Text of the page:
In 1983, Siegers founded Tinley Park Disposal with his father-in-law, who ran a construction company that has also done business with the village. Siegers would drive the truck in the morning and make sales calls in the afternoon. He was the company’s only employee.

“I named my company Tinley Park Disposal for a reason, because I was hoping to get Tinley Park customers,” Siegers said recently, wearing a work uniform with his nickname, “Big Al,” across the chest.

Within a decade, Siegers’ growing business merged with other garbage companies, Homewood Disposal and Nu-Way.

Under different names, the garbage company has made campaign contributions totaling at least $7,500 to Tinley Park officials since 1994, state records show.

Tinley Park Disposal obtained the garbage contract from the village in 1993, records show. At the time, there were multiple garbage companies serving the village’s residents without government involvement, but that changed as Illinois began implementing new rules, officials said.

Siegers said the company being local was a “key” element in obtaining the contract but said his partners handled all the negotiations. He had nothing to do with the terms of the initial deal or any of the contract extensions in the years since, he said.

“I negotiated none of it,” Siegers said. “It had nothing to do with my relationship with Tinley Park.”

Under the initial contract, residents were charged $12 for monthly collection, records show. Since inking the first agreement, the village has extended the company’s contract four times — in 1996, 2001, 2006 and 2011. There was no bidding process.

In the most recent contract, residents’ monthly garbage collection rate started at $21.48 and increased 3 percent each year. Residents now pay $23.46 a month. The garbage company serves nearly 12,000 customers in Tinley Park, Tilton said.

‘We’re getting beat up’

Village officials said they considered bidding out the contract in 2011 but decided not to after an internal review of “comparable communities” in the area, Tilton said.

The study found that for roughly the same service, Tinley Park residents were paying up to $3 more per month than nearby Orland Park, Palos Heights, Palos Park and Oak Forest, as well as comparable northwest suburbs Schaumburg and Palatine.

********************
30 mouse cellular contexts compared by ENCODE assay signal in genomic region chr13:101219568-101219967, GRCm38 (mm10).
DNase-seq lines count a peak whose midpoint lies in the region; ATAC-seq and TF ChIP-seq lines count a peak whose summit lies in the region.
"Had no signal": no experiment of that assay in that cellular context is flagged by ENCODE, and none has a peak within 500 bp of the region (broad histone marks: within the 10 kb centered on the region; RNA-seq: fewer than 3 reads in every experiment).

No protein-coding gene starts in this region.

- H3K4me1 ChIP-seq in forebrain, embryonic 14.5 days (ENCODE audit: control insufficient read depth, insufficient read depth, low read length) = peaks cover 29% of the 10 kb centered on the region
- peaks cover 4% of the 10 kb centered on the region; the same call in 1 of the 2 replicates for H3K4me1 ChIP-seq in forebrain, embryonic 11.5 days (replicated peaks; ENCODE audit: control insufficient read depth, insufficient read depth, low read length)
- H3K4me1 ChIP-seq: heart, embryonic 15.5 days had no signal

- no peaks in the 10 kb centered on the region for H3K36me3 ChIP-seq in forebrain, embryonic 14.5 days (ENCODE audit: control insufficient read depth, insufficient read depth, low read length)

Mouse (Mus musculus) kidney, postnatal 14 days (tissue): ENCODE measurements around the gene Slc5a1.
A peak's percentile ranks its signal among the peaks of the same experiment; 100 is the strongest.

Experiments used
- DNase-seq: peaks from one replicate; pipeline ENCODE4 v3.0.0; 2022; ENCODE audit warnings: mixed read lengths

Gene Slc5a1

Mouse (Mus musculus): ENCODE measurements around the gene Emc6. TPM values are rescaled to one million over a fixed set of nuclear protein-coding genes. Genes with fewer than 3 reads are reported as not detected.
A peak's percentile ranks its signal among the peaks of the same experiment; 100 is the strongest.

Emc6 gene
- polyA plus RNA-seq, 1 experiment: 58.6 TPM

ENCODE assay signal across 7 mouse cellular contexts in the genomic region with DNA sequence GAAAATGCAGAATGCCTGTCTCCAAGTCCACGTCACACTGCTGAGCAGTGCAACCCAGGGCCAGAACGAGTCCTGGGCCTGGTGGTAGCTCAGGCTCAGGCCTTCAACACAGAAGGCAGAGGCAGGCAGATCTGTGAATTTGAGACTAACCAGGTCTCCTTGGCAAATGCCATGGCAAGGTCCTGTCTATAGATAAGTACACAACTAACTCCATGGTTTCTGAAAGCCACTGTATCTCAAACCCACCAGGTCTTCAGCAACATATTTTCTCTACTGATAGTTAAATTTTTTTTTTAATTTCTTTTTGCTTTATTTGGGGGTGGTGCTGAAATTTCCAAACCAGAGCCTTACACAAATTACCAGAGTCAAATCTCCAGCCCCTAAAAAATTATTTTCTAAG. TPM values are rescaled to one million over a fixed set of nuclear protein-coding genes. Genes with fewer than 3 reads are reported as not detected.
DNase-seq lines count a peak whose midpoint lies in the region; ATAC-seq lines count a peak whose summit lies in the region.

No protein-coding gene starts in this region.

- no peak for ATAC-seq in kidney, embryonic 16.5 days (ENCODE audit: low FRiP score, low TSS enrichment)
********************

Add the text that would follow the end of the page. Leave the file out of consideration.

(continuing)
A few towns, including Lemont and Homer Glen, charged more than Tinley.

People in nearby Mokena, New Lenox and Lockport also paid less per month than Tinley Park residents for garbage but pay extra for additional services, such as yard waste pickup, the town’s research showed.

Zabrocki pointed out that the garbage company gives the town a good price to work special events and village functions.

“When you get into this whole contract thing, there’s things that go outside of a contract, like what kind of service do you get and how do you quantify that,” Zabrocki said. “How do you put a dollar figure on that? And that’s what this whole thing is (about).”

By contrast, neighboring Orland Park sought bids for its garbage contract in 2012. The village ultimately re-signed a 10-year deal with Waste Management in 2013, but the bid led to a slight decrease in residents’ monthly rates and expanded recycling services, said village spokesman Joe La Margo.

“We felt it was time to go out to bid, and it benefited us,” La Margo said. Orland residents pay $18.58 a month. While the rate will increase 2.5 percent each year, residents in Orland Park won’t pay as much as Tinley Park residents do at any point during the decadelong contract.

Zabrocki defended Tinley Park’s track record and said questions about local officials who also do business with the village are unfair.

“I really feel strongly we run a damn good town,” Zabrocki said. “We’re getting beat up, and we don’t deserve it.”

Zabrocki hailed Siegers, who he said is one of the town’s most influential residents, for helping shape Tinley Park into a strong community.

The esteem is mutual. Siegers said he is a supporter of the town’s leaders and gladly gives personal campaign contributions.

“Good government doesn’t just happen,” Siegers said. “People have to campaign for re-election, and if they solicit for some campaign funds, myself, I like to support good government and good leaders.”